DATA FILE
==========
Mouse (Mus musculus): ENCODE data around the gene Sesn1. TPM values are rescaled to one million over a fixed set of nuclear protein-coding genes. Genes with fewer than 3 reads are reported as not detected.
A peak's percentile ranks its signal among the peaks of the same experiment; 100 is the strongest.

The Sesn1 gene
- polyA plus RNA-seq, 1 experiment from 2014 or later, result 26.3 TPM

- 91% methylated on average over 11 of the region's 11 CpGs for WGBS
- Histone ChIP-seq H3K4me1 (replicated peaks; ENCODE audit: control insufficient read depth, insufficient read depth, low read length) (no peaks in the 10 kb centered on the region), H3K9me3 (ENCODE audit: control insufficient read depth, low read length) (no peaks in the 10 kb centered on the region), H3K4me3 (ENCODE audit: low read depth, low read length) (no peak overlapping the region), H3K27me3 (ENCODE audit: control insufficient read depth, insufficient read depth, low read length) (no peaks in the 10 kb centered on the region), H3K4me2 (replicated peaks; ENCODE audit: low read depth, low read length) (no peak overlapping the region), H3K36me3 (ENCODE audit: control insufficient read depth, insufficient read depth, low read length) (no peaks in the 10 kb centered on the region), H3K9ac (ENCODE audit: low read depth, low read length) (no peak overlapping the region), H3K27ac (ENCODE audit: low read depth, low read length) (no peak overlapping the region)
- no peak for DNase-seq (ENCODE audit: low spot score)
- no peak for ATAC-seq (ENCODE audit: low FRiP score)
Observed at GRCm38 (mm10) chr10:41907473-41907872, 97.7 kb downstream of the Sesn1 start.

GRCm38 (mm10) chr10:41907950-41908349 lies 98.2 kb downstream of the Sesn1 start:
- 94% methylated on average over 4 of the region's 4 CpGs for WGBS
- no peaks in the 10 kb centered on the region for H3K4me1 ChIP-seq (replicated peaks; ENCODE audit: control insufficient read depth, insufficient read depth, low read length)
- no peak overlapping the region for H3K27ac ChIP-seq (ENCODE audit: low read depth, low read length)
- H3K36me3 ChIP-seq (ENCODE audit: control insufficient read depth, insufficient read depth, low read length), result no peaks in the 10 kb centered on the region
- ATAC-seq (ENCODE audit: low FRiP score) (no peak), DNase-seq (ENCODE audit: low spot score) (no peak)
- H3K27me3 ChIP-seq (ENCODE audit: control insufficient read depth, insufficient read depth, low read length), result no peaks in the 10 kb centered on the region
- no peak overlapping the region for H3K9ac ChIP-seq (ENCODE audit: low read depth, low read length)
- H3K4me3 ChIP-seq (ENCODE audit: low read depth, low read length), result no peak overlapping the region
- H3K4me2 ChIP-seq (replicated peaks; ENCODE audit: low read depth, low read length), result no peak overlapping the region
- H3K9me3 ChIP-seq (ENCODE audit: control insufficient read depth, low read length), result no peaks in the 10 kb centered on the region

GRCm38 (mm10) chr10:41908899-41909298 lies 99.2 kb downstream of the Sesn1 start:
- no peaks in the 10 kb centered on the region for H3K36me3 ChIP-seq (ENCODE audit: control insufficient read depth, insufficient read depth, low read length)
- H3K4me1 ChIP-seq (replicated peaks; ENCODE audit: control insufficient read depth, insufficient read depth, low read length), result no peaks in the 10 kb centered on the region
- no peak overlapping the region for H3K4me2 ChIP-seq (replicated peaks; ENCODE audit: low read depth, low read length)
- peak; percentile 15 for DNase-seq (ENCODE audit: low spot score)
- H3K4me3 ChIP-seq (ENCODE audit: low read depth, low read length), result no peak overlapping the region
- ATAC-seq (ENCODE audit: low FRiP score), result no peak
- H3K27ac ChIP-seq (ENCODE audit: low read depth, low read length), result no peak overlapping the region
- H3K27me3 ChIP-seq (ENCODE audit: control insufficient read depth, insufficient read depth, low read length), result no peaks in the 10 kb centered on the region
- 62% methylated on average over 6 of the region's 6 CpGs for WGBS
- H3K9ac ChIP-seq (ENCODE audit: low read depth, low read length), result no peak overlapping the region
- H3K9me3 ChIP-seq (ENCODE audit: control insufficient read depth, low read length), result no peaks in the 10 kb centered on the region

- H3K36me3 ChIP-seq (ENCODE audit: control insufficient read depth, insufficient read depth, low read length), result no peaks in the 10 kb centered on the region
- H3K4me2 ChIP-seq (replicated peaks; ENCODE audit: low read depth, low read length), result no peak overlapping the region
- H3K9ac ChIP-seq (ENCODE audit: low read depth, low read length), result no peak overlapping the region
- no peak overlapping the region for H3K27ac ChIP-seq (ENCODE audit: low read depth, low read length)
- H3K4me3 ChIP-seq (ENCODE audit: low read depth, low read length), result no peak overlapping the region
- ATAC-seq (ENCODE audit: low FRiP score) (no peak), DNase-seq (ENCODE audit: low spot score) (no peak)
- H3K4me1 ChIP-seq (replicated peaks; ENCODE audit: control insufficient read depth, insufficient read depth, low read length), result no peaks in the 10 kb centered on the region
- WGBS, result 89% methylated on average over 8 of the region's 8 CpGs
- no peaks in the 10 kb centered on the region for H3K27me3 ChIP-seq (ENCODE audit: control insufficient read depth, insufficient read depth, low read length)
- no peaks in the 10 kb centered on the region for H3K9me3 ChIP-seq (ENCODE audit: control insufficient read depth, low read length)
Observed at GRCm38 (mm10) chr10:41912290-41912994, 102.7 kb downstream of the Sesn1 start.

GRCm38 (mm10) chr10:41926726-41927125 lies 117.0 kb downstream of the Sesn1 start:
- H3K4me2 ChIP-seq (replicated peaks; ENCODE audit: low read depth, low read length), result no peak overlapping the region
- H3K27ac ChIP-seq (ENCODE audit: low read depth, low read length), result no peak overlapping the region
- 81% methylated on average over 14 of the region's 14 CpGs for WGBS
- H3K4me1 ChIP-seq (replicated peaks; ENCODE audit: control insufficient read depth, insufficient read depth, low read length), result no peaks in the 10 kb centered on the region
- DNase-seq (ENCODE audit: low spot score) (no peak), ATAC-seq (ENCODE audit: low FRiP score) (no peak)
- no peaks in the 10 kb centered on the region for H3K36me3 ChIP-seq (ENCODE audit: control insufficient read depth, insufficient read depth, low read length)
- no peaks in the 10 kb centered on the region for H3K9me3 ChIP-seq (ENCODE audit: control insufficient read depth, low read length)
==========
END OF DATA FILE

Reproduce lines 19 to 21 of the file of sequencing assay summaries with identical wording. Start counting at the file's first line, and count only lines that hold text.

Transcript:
- H3K4me2 ChIP-seq (replicated peaks; ENCODE audit: low read depth, low read length), result no peak overlapping the region
- H3K9me3 ChIP-seq (ENCODE audit: control insufficient read depth, low read length), result no peaks in the 10 kb centered on the region

GRCm38 (mm10) chr10:41908899-41909298 lies 99.2 kb downstream of the Sesn1 start: